BARCELONA, Spain (AP) — The European Union has warned Spain it will not tolerate renewed plans by regional politicians in the south of the country to expand irrigation near the prized Doñana wetlands, which scientists and ecologists say are in danger of drying up. .
In a letter seen by The Associated Press on Tuesday, Florika Fink-Hooijer, head of the EU’s Environment Directorate-General, told the Spanish government that there is “need to immediately ensure the rigorous protection of Doñana’s outstanding natural treasures, especially taking into account that rainfall is increasingly scarce due to climate change”.
The Doñana Wetlands are a UNESCO World Heritage Site and considered one of the major biospheres in Europe. Sitting on an estuary where the Guadalquivir River meets the Atlantic Ocean, their 74,000 hectares (182,000 acres) are a wintering site for half a million waterfowl and a staging post for millions of other birds migrating from Africa north Europe.
But the park’s lagoons and marshes are shrinking under pressure from local farmers, some of whom use illegal wells to tap into the underlying aquifer. The situation worsened due to a drought during a record 2022 for Spain.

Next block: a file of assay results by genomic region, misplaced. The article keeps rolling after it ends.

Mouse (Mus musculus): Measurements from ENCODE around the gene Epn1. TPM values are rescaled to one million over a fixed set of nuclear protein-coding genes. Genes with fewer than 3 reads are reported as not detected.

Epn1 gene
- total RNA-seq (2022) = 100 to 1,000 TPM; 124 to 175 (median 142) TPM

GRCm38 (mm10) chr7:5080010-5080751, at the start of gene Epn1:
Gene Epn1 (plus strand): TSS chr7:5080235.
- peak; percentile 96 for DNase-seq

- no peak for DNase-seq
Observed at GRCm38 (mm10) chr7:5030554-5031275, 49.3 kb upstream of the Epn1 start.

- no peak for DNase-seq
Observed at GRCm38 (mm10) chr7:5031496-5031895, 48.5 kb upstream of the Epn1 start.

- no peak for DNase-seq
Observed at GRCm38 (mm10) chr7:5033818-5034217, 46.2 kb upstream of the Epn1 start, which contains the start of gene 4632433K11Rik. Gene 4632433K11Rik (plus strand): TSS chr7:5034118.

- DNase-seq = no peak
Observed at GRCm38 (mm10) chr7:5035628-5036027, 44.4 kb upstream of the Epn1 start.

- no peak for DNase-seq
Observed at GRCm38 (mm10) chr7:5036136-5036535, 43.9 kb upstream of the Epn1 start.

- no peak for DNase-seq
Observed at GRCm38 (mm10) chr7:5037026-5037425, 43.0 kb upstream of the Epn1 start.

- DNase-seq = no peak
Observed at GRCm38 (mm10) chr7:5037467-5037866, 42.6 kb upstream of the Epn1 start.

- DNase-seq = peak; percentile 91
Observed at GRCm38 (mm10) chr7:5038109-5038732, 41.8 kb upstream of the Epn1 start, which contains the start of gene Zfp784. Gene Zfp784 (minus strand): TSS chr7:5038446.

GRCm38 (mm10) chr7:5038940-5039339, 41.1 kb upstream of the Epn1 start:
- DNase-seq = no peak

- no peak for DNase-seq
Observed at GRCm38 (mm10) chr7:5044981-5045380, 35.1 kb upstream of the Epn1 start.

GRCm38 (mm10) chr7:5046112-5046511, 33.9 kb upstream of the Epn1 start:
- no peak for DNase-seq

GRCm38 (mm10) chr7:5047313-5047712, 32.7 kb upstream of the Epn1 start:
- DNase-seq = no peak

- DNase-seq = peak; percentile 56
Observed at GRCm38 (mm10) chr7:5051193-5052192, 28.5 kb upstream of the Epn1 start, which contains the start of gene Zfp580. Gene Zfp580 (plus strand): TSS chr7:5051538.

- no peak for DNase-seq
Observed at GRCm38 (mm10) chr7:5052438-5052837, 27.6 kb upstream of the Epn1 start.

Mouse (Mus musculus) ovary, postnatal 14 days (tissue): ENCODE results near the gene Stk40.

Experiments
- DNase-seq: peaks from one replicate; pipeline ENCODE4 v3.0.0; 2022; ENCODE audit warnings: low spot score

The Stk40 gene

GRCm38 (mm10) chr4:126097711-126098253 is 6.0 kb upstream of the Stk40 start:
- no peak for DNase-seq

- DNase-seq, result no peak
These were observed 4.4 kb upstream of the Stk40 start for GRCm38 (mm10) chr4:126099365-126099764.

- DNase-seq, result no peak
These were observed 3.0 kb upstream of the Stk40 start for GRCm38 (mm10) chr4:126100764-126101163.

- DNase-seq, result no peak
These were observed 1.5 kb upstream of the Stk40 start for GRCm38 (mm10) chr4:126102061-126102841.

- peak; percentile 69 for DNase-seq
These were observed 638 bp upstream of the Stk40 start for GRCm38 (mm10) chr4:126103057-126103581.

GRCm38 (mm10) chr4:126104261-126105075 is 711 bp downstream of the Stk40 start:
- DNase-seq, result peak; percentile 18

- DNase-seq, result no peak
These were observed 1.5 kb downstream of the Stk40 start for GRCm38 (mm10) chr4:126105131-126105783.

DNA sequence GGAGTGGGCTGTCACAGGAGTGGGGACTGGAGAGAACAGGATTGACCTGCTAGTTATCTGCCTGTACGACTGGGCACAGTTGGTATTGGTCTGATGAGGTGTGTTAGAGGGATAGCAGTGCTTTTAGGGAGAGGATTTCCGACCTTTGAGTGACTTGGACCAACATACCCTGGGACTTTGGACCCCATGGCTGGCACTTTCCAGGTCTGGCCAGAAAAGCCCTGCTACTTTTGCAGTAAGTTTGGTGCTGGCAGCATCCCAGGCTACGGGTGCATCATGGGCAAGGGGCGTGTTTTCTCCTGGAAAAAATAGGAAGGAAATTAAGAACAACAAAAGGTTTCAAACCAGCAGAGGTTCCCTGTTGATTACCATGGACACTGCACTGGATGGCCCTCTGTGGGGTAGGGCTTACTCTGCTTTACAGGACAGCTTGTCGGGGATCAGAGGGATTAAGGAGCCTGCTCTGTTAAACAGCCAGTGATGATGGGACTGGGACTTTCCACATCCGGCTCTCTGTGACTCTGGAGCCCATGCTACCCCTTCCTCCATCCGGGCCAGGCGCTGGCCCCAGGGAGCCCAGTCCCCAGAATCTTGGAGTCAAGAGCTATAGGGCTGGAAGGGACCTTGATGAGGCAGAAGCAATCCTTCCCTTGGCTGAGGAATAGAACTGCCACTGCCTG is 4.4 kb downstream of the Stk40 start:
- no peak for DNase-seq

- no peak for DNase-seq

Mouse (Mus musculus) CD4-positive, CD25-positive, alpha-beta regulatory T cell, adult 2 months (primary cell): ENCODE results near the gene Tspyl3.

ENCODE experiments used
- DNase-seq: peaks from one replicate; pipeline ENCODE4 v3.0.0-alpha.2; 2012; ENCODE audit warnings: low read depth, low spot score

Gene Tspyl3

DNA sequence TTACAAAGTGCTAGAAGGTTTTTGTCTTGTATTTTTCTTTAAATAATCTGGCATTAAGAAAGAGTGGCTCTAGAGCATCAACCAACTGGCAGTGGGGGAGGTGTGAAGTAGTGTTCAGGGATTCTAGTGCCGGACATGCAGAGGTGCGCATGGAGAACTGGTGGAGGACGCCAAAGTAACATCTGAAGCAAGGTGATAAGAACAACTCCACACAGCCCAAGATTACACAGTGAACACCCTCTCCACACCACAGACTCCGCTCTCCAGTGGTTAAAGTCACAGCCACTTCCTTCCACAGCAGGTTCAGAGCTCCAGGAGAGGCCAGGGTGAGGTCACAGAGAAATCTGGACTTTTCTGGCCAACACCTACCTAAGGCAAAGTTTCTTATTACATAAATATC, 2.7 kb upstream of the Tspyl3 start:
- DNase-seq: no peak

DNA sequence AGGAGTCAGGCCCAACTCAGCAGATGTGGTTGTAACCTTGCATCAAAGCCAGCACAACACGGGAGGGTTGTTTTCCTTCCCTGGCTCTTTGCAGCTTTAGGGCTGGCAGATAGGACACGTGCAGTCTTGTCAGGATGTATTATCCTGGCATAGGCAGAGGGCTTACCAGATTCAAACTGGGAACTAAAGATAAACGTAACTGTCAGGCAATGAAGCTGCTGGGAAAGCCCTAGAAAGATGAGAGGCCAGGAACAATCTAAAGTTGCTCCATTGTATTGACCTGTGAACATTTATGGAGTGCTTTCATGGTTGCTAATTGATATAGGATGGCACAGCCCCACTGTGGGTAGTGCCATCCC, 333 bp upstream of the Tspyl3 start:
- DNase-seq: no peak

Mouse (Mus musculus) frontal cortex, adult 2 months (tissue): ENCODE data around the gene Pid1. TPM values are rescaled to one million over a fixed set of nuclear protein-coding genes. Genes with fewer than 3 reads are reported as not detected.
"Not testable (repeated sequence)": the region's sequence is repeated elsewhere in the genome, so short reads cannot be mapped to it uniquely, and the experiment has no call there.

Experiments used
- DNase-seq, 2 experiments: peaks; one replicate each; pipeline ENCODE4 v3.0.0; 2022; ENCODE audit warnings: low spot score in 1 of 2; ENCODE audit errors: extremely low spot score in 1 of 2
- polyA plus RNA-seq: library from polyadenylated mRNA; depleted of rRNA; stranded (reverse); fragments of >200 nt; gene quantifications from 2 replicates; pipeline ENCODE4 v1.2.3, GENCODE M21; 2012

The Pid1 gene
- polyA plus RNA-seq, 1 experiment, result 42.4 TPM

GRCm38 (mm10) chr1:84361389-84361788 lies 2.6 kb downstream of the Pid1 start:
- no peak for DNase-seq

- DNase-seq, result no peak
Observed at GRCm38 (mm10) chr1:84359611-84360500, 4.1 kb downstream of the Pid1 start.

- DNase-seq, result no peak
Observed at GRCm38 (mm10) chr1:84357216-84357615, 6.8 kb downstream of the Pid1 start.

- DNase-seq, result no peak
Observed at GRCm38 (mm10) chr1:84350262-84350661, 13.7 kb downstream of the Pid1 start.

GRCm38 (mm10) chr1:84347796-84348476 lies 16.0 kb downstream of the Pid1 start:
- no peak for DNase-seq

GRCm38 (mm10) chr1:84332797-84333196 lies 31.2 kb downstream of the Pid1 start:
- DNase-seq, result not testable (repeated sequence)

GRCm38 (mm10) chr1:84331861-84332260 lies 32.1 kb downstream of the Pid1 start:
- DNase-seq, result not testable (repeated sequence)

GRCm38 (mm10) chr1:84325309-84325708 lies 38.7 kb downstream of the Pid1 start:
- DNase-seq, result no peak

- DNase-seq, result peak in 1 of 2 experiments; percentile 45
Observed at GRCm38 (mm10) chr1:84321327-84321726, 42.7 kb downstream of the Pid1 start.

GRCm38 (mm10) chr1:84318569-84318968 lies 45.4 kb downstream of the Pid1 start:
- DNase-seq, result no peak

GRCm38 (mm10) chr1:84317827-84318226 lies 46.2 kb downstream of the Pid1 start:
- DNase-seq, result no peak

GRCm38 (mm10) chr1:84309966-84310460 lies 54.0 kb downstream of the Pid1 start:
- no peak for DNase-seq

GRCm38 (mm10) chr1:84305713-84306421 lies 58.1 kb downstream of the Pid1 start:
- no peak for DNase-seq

The Conservative People’s Party that governs southern Andalusia, however, is once again moving forward with a bill that would reclassify more farmland near the park as irrigable. This comes a year after the party shelved a similar initiative. It is now back on the agenda ahead of Spain-wide municipal elections on May 28.
The European Court of Justice has condemned Spain for neglecting wetlands in 2021. This was followed by an initial letter from Fink-Hooijer urging Spain to act. The central government has responded with a plan to speed up the closure of illegal wells near the park, a plan to divert surface water from a nearby river basin, and committing 350 million euros ($377 million) to protect the reserve.
Fink-Hooijer warned in his second letter sent on Monday that Spain could be fined this time around if the authorities continue to fail in their duty to safeguard Doñana.
Regional authorities in Andalusia, which want to expand irrigable land, say the water for the 650 farmers they say would benefit from the plan would come from surface water, rather than wells.
However, other local farmers who legally use wells in the area have argued that any new water piped into the area should go to them so they can stop using the wells and thus help restore the water table.
WWF said in a statement released Tuesday that water authorities “do not anticipate any increase in available water” in the area.
“Measures are urgently needed to reduce water consumption and restore the poor state of the aquifer,” the environmental group said.
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